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What the collapse of salmon populations means for one Alaska family


For Alaska Native communities along the Yukon River, salmon fishing has always been a central part of life. But climate change is driving a massive collapse in salmon populations. Alaska Public Media's Kavitha George reports on what that means for one community.

MACKENZIE ENGLISHOE: Grandpa, you want me to cut this up for you?

SONNY JONAS: OK, go ahead.

KAVITHA GEORGE, BYLINE: Sonny Jonas sits at his kitchen table in the village of Gwichyaa Zhee, also known as Fort Yukon. He's describing for his granddaughter what life used to be like.

JONAS: There's a lot of changes around here, I'll tell you.

GEORGE: Sonny is 69 years old, and just in his lifetime, climate change has transformed this part of Alaska at the edge of the Arctic Circle. The permafrost beneath the village is thawing. Summers are unusually warm. The biggest change? Salmon have pretty much disappeared from the Yukon River. Regulators have closed fishing to protect what's left. Sonny says an entire way of life has disappeared with the fish.

JONAS: That's part of our culture. Without fish, it's hurting a lot of people now, up and down the Yukon.

GEORGE: Sonny's granddaughter, Mackenzie Englishoe, is feeling that hurt.

M ENGLISHOE: It's hard to talk about 'cause when I came here, it was after the fish got closed.

GEORGE: Kenzie grew up visiting Gwichyaa Zhee, where her mom was raised. Now she's 20, and she just moved here full time.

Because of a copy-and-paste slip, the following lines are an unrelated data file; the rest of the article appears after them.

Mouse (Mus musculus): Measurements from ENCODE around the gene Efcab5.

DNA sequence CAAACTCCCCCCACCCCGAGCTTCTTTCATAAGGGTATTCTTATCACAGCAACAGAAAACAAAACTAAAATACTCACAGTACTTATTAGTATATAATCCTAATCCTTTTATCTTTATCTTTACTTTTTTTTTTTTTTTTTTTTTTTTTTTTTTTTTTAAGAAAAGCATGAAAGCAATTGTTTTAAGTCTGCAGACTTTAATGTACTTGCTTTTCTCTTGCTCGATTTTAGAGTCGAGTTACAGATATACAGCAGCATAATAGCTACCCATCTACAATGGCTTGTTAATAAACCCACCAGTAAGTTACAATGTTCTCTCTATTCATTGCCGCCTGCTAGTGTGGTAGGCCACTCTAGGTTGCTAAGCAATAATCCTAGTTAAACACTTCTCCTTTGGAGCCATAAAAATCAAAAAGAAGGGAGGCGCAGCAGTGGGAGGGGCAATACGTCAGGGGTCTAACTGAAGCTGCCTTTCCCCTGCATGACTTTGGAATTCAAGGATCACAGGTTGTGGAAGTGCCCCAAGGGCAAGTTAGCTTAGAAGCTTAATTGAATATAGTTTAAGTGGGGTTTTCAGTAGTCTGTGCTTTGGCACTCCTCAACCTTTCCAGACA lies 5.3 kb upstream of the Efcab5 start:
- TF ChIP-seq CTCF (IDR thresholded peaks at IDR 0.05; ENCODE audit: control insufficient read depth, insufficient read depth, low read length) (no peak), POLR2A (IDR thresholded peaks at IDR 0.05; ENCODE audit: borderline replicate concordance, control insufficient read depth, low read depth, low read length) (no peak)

M ENGLISHOE: I wanted to go out with my cousins and my family and my grandpa and go catch fish and go smoke fish. But when I came back, I couldn't do that, so I've never even been on a fish wheel.

GEORGE: A fish wheel, the traditional means of catching salmon on the Yukon River - they look like big windmills scooping up the fish. Sonny remembers sitting on the riverbank every summer watching the fish wheel turn.

JONAS: Oh, it's a lot of fun - when you got a fish wheel turning, you know, and you got your tent just sitting right there and your fish rack, and you sit there in your easy chair and watch the fish wheel turning.

M ENGLISHOE: I wish I got to see that in person.

JONAS: Yeah, I don't do that anymore.

GEORGE: Gwichyaa Zhee is home to fewer than 500 mostly Gwich'in Athabascan people. For Kenzie, it's the only place she wants to be. She's excited to give a tour of the village, which sits on a wide, flat expanse of tundra.

M ENGLISHOE: And then Gwichyaa Zhee means people of the flats, too, so welcome to the flats.

GEORGE: Getting here is an hour's plane ride from Fairbanks in a nine-seat Cessna. Small homes with moose antlers mounted above the door sit on a sprawling grid of dirt roads. Everyone knows everyone.

M ENGLISHOE: You feel whole when you come back home. When you go back to your community, you feel like you're where you're meant to be.

GEORGE: But Gwichyaa Zhee today is very different from the village she remembers visiting as a kid. Without fish, life here is missing its usual rhythms. I asked Kenzie's great-aunt, Linda Englishoe, what it used to be like.

How often would you eat fish back then?

LINDA ENGLISHOE: Goodness sakes, almost every day.